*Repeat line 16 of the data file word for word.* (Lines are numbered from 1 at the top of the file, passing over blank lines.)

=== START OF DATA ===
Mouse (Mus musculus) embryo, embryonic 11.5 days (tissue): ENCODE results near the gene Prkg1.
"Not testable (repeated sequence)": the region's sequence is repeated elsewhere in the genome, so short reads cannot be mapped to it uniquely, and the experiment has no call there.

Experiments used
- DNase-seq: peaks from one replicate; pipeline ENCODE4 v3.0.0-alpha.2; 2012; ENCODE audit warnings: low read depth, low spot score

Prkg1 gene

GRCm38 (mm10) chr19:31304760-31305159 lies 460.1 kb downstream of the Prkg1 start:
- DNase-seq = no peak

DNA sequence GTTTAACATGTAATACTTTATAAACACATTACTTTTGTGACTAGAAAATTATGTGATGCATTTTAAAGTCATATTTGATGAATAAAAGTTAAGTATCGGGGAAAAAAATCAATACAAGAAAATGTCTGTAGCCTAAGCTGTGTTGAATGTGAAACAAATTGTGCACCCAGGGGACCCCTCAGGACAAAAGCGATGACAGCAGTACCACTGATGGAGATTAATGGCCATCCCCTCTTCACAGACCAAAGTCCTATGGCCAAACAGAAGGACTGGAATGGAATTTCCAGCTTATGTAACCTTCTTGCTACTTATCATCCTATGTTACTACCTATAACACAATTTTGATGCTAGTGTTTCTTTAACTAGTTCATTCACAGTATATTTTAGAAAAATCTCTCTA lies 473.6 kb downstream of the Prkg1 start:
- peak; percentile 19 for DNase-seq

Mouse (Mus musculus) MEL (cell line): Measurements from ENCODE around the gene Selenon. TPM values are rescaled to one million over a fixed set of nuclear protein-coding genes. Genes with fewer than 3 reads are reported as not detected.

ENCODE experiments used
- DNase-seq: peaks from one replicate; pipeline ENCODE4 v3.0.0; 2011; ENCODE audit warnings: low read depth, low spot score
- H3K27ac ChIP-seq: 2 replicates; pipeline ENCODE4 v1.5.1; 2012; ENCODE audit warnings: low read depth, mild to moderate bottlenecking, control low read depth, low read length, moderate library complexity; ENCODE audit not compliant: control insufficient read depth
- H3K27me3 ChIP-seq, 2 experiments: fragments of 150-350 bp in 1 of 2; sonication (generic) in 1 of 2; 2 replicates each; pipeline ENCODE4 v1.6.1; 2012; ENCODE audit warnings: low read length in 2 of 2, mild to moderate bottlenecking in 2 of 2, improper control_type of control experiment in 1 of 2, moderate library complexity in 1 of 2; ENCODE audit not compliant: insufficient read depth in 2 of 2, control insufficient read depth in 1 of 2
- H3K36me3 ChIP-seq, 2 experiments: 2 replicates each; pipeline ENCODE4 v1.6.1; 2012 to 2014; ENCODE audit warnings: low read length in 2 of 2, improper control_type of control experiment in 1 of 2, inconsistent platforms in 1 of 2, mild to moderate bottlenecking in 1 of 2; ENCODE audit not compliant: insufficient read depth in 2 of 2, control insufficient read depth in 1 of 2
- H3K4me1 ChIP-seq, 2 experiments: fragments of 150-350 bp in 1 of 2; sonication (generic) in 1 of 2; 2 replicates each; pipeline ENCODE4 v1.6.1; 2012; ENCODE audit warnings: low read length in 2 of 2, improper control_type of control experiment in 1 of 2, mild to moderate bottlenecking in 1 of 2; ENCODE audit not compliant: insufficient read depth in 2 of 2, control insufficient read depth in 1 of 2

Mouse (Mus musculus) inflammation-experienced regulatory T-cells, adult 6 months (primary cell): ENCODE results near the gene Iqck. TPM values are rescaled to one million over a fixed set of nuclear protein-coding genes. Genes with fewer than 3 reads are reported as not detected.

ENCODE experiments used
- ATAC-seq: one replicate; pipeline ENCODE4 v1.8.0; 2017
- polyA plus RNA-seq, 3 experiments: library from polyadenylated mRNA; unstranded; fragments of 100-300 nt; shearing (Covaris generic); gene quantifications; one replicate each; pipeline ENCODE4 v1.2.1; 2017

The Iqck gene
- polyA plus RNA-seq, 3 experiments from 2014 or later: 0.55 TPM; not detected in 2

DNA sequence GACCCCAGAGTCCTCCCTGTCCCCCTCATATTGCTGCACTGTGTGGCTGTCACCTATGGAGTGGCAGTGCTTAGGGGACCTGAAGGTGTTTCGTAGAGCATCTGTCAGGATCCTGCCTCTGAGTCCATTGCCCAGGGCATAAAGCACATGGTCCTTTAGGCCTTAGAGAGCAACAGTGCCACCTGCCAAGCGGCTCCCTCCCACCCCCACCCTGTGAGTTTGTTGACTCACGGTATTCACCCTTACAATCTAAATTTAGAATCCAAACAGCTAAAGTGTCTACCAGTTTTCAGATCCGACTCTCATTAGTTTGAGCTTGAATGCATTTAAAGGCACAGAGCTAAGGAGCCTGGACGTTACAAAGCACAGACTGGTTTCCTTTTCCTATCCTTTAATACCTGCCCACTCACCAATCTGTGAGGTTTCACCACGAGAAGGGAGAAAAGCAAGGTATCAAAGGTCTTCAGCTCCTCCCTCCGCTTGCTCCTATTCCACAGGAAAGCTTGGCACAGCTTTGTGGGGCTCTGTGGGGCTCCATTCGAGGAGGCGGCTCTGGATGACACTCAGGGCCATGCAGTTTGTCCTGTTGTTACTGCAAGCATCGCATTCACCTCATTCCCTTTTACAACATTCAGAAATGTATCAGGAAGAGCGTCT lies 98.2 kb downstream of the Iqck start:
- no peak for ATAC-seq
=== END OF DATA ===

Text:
- H3K4me1 ChIP-seq, 2 experiments: fragments of 150-350 bp in 1 of 2; sonication (generic) in 1 of 2; 2 replicates each; pipeline ENCODE4 v1.6.1; 2012; ENCODE audit warnings: low read length in 2 of 2, improper control_type of control experiment in 1 of 2, mild to moderate bottlenecking in 1 of 2; ENCODE audit not compliant: insufficient read depth in 2 of 2, control insufficient read depth in 1 of 2